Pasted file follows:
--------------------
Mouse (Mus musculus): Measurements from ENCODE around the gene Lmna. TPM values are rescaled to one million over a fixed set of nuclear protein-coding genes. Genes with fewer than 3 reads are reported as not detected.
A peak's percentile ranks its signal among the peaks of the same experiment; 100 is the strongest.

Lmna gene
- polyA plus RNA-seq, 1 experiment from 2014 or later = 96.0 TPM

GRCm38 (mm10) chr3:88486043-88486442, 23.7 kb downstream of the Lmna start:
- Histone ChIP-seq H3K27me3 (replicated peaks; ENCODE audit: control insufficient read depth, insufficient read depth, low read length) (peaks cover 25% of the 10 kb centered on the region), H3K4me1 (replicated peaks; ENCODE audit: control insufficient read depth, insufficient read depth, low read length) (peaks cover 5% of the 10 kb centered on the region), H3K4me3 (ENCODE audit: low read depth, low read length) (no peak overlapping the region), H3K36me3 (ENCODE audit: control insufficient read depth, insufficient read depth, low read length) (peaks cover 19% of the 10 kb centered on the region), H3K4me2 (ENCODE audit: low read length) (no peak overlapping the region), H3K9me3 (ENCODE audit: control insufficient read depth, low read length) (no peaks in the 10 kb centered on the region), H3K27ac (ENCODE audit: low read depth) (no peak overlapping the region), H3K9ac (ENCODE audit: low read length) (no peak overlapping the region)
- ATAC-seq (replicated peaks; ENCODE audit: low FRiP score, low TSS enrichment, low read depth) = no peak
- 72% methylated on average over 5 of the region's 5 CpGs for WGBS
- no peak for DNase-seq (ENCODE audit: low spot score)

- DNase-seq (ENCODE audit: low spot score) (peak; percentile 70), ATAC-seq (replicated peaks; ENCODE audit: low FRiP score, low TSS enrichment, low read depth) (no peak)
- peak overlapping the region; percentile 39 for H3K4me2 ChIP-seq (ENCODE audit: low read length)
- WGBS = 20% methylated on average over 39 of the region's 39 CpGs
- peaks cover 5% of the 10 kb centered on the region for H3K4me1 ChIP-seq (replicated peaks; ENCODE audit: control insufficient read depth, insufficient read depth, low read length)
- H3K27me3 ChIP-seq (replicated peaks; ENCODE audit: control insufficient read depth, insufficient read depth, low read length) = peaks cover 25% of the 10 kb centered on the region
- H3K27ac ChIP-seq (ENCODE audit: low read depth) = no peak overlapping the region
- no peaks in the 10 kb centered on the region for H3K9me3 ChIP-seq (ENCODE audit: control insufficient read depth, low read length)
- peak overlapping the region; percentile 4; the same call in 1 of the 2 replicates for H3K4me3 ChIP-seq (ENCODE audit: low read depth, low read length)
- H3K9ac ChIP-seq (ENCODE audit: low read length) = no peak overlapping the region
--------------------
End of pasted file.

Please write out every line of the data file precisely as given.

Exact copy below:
Mouse (Mus musculus): Measurements from ENCODE around the gene Lmna. TPM values are rescaled to one million over a fixed set of nuclear protein-coding genes. Genes with fewer than 3 reads are reported as not detected.
A peak's percentile ranks its signal among the peaks of the same experiment; 100 is the strongest.

Lmna gene
- polyA plus RNA-seq, 1 experiment from 2014 or later = 96.0 TPM

GRCm38 (mm10) chr3:88486043-88486442, 23.7 kb downstream of the Lmna start:
- Histone ChIP-seq H3K27me3 (replicated peaks; ENCODE audit: control insufficient read depth, insufficient read depth, low read length) (peaks cover 25% of the 10 kb centered on the region), H3K4me1 (replicated peaks; ENCODE audit: control insufficient read depth, insufficient read depth, low read length) (peaks cover 5% of the 10 kb centered on the region), H3K4me3 (ENCODE audit: low read depth, low read length) (no peak overlapping the region), H3K36me3 (ENCODE audit: control insufficient read depth, insufficient read depth, low read length) (peaks cover 19% of the 10 kb centered on the region), H3K4me2 (ENCODE audit: low read length) (no peak overlapping the region), H3K9me3 (ENCODE audit: control insufficient read depth, low read length) (no peaks in the 10 kb centered on the region), H3K27ac (ENCODE audit: low read depth) (no peak overlapping the region), H3K9ac (ENCODE audit: low read length) (no peak overlapping the region)
- ATAC-seq (replicated peaks; ENCODE audit: low FRiP score, low TSS enrichment, low read depth) = no peak
- 72% methylated on average over 5 of the region's 5 CpGs for WGBS
- no peak for DNase-seq (ENCODE audit: low spot score)

- DNase-seq (ENCODE audit: low spot score) (peak; percentile 70), ATAC-seq (replicated peaks; ENCODE audit: low FRiP score, low TSS enrichment, low read depth) (no peak)
- peak overlapping the region; percentile 39 for H3K4me2 ChIP-seq (ENCODE audit: low read length)
- WGBS = 20% methylated on average over 39 of the region's 39 CpGs
- peaks cover 5% of the 10 kb centered on the region for H3K4me1 ChIP-seq (replicated peaks; ENCODE audit: control insufficient read depth, insufficient read depth, low read length)
- H3K27me3 ChIP-seq (replicated peaks; ENCODE audit: control insufficient read depth, insufficient read depth, low read length) = peaks cover 25% of the 10 kb centered on the region
- H3K27ac ChIP-seq (ENCODE audit: low read depth) = no peak overlapping the region
- no peaks in the 10 kb centered on the region for H3K9me3 ChIP-seq (ENCODE audit: control insufficient read depth, low read length)
- peak overlapping the region; percentile 4; the same call in 1 of the 2 replicates for H3K4me3 ChIP-seq (ENCODE audit: low read depth, low read length)
- H3K9ac ChIP-seq (ENCODE audit: low read length) = no peak overlapping the region